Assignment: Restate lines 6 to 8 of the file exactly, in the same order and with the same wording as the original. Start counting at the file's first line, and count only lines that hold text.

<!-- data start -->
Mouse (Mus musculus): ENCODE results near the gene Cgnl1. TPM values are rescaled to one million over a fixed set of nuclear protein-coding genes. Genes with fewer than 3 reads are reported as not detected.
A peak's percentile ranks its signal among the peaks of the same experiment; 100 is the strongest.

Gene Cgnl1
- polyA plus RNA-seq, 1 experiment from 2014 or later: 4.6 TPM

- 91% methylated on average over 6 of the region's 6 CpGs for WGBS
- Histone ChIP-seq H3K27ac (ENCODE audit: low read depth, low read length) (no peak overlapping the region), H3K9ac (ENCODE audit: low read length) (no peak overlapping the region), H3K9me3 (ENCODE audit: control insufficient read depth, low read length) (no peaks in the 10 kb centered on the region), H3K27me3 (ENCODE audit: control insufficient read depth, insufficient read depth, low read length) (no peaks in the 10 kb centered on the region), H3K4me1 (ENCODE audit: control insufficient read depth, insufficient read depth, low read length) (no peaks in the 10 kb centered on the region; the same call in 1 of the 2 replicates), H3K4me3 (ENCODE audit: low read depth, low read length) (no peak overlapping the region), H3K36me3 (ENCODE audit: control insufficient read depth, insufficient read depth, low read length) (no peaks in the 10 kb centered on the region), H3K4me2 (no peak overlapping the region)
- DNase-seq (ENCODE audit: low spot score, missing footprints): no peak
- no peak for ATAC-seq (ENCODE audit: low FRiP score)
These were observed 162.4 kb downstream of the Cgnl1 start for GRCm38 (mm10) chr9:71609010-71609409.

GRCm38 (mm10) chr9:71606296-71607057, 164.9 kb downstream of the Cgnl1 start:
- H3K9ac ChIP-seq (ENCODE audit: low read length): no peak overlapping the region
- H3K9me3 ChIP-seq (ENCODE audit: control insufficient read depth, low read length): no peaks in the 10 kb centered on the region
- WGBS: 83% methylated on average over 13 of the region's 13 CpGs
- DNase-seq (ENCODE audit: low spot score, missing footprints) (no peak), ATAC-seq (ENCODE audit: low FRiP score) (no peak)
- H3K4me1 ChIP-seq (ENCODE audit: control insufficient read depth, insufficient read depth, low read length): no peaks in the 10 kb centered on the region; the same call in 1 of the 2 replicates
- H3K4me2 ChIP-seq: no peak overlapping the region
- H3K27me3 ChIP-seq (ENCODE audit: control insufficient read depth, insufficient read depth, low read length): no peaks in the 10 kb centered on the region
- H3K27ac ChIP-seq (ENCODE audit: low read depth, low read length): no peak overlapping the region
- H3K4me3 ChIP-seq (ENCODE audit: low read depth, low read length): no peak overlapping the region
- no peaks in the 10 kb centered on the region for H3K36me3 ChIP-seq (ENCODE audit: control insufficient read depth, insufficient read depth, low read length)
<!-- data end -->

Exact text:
- Histone ChIP-seq H3K27ac (ENCODE audit: low read depth, low read length) (no peak overlapping the region), H3K9ac (ENCODE audit: low read length) (no peak overlapping the region), H3K9me3 (ENCODE audit: control insufficient read depth, low read length) (no peaks in the 10 kb centered on the region), H3K27me3 (ENCODE audit: control insufficient read depth, insufficient read depth, low read length) (no peaks in the 10 kb centered on the region), H3K4me1 (ENCODE audit: control insufficient read depth, insufficient read depth, low read length) (no peaks in the 10 kb centered on the region; the same call in 1 of the 2 replicates), H3K4me3 (ENCODE audit: low read depth, low read length) (no peak overlapping the region), H3K36me3 (ENCODE audit: control insufficient read depth, insufficient read depth, low read length) (no peaks in the 10 kb centered on the region), H3K4me2 (no peak overlapping the region)
- DNase-seq (ENCODE audit: low spot score, missing footprints): no peak
- no peak for ATAC-seq (ENCODE audit: low FRiP score)